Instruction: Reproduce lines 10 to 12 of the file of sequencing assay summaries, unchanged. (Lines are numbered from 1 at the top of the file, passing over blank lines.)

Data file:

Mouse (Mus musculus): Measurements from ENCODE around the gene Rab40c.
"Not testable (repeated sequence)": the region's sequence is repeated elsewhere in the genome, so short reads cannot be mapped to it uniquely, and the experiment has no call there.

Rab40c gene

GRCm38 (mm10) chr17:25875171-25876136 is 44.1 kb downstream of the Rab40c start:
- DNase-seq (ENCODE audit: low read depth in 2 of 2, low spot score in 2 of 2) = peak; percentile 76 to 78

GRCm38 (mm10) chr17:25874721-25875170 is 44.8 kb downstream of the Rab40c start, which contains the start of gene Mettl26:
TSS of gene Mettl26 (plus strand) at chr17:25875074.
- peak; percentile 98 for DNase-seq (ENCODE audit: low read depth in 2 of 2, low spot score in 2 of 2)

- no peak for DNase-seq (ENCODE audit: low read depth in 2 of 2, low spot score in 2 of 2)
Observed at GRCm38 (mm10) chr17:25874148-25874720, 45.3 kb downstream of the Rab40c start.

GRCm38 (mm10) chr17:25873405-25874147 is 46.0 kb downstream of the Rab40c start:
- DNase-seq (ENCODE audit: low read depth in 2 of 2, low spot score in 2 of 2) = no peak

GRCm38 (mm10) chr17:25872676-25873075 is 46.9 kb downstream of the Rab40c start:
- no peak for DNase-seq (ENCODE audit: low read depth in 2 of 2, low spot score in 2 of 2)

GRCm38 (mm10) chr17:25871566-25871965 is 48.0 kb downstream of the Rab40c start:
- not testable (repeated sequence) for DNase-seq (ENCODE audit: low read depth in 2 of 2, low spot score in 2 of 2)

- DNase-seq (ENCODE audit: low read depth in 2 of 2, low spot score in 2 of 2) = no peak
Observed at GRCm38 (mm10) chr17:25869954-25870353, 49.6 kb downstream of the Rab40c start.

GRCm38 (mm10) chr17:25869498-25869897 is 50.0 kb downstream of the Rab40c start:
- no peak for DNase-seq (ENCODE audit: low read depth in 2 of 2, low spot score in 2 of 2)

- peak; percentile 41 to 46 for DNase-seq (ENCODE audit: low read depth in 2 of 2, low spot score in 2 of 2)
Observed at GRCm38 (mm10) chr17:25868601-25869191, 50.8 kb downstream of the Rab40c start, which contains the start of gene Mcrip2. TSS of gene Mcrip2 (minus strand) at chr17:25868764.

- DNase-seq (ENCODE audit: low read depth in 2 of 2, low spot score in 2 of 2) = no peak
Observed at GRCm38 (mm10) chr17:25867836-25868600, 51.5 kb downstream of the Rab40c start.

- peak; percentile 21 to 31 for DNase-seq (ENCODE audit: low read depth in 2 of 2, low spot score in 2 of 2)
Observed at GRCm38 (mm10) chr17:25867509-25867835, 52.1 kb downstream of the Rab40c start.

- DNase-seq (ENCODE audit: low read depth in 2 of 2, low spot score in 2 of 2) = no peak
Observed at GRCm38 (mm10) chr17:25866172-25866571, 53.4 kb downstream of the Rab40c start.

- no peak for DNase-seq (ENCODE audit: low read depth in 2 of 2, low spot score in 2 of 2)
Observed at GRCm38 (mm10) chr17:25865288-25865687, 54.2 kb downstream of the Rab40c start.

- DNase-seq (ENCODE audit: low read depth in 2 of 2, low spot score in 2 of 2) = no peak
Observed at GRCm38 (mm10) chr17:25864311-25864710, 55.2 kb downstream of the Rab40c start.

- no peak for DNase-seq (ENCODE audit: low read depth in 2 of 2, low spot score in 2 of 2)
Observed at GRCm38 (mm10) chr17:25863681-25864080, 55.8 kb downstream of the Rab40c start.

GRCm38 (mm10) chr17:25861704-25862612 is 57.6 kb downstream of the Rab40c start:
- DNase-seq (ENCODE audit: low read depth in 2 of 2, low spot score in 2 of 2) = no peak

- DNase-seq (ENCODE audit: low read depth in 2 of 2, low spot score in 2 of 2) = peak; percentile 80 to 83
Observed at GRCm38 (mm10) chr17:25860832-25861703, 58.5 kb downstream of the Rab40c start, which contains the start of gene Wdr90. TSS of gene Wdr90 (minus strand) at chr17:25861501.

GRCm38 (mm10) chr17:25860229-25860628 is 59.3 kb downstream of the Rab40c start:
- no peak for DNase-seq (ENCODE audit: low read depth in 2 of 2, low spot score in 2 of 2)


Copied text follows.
Observed at GRCm38 (mm10) chr17:25874148-25874720, 45.3 kb downstream of the Rab40c start.

GRCm38 (mm10) chr17:25873405-25874147 is 46.0 kb downstream of the Rab40c start:
- DNase-seq (ENCODE audit: low read depth in 2 of 2, low spot score in 2 of 2) = no peak